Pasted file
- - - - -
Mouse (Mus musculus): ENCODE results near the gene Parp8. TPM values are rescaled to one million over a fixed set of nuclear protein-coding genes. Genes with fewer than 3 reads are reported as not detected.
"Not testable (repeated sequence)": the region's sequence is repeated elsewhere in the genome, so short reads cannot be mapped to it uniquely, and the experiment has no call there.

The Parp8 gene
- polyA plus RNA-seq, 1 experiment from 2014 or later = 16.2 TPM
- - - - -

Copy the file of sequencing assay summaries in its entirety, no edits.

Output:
Mouse (Mus musculus): ENCODE results near the gene Parp8. TPM values are rescaled to one million over a fixed set of nuclear protein-coding genes. Genes with fewer than 3 reads are reported as not detected.
"Not testable (repeated sequence)": the region's sequence is repeated elsewhere in the genome, so short reads cannot be mapped to it uniquely, and the experiment has no call there.

The Parp8 gene
- polyA plus RNA-seq, 1 experiment from 2014 or later = 16.2 TPM